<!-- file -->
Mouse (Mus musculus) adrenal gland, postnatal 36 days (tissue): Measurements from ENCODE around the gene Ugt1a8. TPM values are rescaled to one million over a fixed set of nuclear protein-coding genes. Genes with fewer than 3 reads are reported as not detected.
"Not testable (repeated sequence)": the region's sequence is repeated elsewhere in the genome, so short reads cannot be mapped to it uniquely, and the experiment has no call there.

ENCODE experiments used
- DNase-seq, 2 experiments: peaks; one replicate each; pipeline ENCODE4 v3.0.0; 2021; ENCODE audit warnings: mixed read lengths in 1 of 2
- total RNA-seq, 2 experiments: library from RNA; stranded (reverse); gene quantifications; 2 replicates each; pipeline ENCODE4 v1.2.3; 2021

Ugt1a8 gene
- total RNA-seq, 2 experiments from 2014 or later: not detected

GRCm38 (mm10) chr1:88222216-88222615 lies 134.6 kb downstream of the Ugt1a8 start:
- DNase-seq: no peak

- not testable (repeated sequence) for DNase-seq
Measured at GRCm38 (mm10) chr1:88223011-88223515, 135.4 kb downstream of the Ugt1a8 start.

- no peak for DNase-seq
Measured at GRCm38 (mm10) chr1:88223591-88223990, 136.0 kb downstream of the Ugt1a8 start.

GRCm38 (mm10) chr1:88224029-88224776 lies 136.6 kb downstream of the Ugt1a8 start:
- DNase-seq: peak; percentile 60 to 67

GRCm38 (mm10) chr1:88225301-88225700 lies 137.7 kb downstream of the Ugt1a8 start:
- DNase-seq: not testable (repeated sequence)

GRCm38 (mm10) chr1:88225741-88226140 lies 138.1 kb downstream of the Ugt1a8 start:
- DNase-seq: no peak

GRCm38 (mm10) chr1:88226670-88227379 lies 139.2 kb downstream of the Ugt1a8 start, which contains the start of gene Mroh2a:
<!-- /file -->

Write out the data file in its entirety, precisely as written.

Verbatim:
Mouse (Mus musculus) adrenal gland, postnatal 36 days (tissue): Measurements from ENCODE around the gene Ugt1a8. TPM values are rescaled to one million over a fixed set of nuclear protein-coding genes. Genes with fewer than 3 reads are reported as not detected.
"Not testable (repeated sequence)": the region's sequence is repeated elsewhere in the genome, so short reads cannot be mapped to it uniquely, and the experiment has no call there.

ENCODE experiments used
- DNase-seq, 2 experiments: peaks; one replicate each; pipeline ENCODE4 v3.0.0; 2021; ENCODE audit warnings: mixed read lengths in 1 of 2
- total RNA-seq, 2 experiments: library from RNA; stranded (reverse); gene quantifications; 2 replicates each; pipeline ENCODE4 v1.2.3; 2021

Ugt1a8 gene
- total RNA-seq, 2 experiments from 2014 or later: not detected

GRCm38 (mm10) chr1:88222216-88222615 lies 134.6 kb downstream of the Ugt1a8 start:
- DNase-seq: no peak

- not testable (repeated sequence) for DNase-seq
Measured at GRCm38 (mm10) chr1:88223011-88223515, 135.4 kb downstream of the Ugt1a8 start.

- no peak for DNase-seq
Measured at GRCm38 (mm10) chr1:88223591-88223990, 136.0 kb downstream of the Ugt1a8 start.

GRCm38 (mm10) chr1:88224029-88224776 lies 136.6 kb downstream of the Ugt1a8 start:
- DNase-seq: peak; percentile 60 to 67

GRCm38 (mm10) chr1:88225301-88225700 lies 137.7 kb downstream of the Ugt1a8 start:
- DNase-seq: not testable (repeated sequence)

GRCm38 (mm10) chr1:88225741-88226140 lies 138.1 kb downstream of the Ugt1a8 start:
- DNase-seq: no peak

GRCm38 (mm10) chr1:88226670-88227379 lies 139.2 kb downstream of the Ugt1a8 start, which contains the start of gene Mroh2a: